Lizzo—the singing, rapping, flute-playing TIME 2019 Entertainer of the Year and eight-time Grammy-nominated artist—deserved better last night. Yes, she walked away with three Grammys. But with most of them delegated across token “urban” categories, her awards still represent an all-too-familiar snub for black artists in our already disappointing year of 2020.
At 31, Lizzo seemingly ripped through the seams of our popular music mundanity out of nowhere last year. There she was, suddenly: On TikTok, with her #DNATest challenge; on your local convenience store speakers, reminding you you’re still 100 percent that bitch while lost looking for toilet paper in the stationary aisle; at the Lakers’ game, twerking in a chap-less tee for the jumbotron. She emerged as a charismatic icon with relentlessly catchy songs and an even more relentless aversion to respectability politics. It landed her a spot at Coachella, two sets of Cuz I Love You tours, and a record-breaking No. 1 place on the charts. It landed her, finally, at the Grammys.
Then ahead of music’s biggest night, we learned that the multi-hyphenate was this year’s most-nominated artist. It was a cause for celebration, if only for a moment. Here was a woman whose life story took a page right out of the Recording Academy’s best savior dreams: A Detroit-born black girl with a deceased father, living in her car, and taking to the road for nearly a decade—all before making her graceful Grammys debut with a sweep of nominations and a classically-backed ensemble.
Except Lizzo’s brand of grace—with her acknowledgment of Kobe, her magnetic flute solo, and a legion of curvy black girls alongside her—is not the kind the Grammys is ever looking to reward among its top categories. Why do that, when there’s another left-of-center pop star that fits the bill, who also just so happens to be white?
Lizzo’s biggest problem at the Grammys was that she’s not Billie Eilish: A young girl who, while teeming with talent that we ought not to diminish, still seems to draw from the very culture that the Grammys always fails to fairly acknowledge. AAVE, for example, colors Billie’s speech. It’s a kind of “internet-speak” gone wild, seemingly birthed of Gen-Z’s growing consumption of black culture as canon. (Fodder for memes, slang, or really anything originating on Black Twitter is apparently fair game.)
Appreciation, of course, is a wonderful thing; to see Tyler, the Creator—an undoubted rap idol for many in that generation—win a Grammy this year is a mark of that support. But the problem arises when white girls like Billie interpolate a street-style, accent, and long acrylic sets into the basis of their popstar presentation.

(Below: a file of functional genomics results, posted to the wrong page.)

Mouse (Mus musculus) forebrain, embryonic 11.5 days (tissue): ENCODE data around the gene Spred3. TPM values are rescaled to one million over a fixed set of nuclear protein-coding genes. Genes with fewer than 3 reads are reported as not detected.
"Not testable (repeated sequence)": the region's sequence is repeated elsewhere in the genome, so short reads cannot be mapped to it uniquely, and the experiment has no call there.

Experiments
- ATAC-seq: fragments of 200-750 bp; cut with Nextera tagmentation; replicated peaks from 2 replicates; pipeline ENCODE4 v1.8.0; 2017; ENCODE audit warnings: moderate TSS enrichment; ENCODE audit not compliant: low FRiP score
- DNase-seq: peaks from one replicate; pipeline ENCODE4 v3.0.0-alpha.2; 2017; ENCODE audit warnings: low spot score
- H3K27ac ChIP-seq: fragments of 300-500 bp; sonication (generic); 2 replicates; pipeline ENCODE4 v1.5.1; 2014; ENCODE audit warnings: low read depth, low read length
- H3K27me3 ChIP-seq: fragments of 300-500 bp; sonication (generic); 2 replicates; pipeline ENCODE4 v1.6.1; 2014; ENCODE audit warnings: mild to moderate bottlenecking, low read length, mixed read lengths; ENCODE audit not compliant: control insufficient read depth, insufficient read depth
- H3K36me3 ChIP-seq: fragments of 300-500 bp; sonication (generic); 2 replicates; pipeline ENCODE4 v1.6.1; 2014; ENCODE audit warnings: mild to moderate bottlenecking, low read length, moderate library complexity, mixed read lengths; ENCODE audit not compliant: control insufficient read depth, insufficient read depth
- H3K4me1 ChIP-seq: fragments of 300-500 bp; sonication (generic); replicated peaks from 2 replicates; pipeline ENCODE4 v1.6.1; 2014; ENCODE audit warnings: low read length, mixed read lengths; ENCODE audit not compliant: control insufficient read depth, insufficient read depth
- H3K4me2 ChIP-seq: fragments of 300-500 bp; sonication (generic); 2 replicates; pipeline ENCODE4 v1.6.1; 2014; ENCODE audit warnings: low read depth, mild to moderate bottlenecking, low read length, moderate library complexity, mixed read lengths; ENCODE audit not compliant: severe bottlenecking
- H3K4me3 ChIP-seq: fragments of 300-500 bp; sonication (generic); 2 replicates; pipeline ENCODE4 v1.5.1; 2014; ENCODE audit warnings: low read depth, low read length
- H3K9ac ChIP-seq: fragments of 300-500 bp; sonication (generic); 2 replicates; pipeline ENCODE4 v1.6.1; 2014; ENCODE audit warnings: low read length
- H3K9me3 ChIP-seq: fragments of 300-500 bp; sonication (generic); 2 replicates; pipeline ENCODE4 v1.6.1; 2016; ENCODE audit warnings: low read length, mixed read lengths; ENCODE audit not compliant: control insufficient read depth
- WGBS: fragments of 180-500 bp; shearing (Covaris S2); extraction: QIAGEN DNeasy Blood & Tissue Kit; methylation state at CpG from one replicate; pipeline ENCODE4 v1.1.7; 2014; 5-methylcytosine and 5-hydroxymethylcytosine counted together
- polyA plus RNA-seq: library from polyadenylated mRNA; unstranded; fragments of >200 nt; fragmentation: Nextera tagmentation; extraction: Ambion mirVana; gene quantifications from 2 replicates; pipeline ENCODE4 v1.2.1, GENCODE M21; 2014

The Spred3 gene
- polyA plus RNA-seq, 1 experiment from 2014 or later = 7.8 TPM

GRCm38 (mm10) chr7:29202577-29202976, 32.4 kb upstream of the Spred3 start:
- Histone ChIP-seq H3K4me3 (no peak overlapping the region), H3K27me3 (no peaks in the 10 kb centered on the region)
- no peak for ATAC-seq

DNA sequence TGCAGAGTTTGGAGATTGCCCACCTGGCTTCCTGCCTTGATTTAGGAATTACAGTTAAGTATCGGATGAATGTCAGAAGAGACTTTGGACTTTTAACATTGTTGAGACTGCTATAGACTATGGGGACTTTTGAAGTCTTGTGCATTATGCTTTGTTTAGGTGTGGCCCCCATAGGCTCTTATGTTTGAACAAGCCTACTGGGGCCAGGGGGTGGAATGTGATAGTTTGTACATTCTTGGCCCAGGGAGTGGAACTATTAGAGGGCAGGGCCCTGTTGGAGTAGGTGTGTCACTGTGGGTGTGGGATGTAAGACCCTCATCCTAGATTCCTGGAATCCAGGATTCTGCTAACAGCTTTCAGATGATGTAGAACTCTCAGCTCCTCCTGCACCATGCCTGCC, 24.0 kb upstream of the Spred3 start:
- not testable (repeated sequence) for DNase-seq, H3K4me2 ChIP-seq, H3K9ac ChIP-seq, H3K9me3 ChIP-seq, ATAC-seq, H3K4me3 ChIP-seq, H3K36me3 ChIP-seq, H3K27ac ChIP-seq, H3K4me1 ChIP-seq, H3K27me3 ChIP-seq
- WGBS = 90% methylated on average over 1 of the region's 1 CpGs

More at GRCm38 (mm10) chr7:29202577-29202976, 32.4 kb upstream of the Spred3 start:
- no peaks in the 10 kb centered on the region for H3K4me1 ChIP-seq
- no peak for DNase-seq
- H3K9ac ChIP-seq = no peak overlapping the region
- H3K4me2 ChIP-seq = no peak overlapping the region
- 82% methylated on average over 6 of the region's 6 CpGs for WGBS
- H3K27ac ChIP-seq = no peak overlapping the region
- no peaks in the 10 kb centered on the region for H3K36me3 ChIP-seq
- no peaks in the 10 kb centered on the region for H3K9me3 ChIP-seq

It’s a story we already know: Black culture becomes universal only when it’s caricatured on the white body. So where does that leave someone like Lizzo—someone whose blackness is a fact of her very existence, and not an identity to try on?
The Recording Academy has a name for that space, and much of it isn’t even televised during the Grammys broadcast anymore. From R&B to Rap, we see the Grammys “honor” most black artists in categories that their music surely exceeds. In Lizzo’s case, that means taking home two of her three Grammys offstage for Best Urban Contemporary Album and Best Traditional R&B Performance. Yet Cuz I Love You is nothing if not teeming with earworm pop, whereas Lizzo’s “Best Traditional R&B Performance” for “Jerome” is far from the genre’s typical anti-scrub ballad. Find songs like these by a white artist, and they’d catapult straight into wins among the general categories for their “inventiveness.” When you’re black, inventive is just the basis for acknowledgment—and that’s if you’re lucky.
Speaking after picking up his own Grammy for Best Rap Album, Tyler, the Creator said it best: “It sucks that whenever we—and I mean guys that look like me—do anything that’s genre-bending, or that’s anything they always put it in a rap or urban category. I don’t like that ‘urban’ word—it’s just a politically correct way to say the n-word to me.”
Imagine the added pressure of being a woman. Specifically a black woman, a woman who takes up space in a body that much of society would rather care to shrink, a woman who seemingly did the impossible over the course of a single year. Imagine walking away with the best performance of the night, with far fewer wins than deserved, and still saying, “Let’s continue to make music that liberates people.” That’s grace. But the Grammys don’t even know how what to do with that. Maybe next year, they will.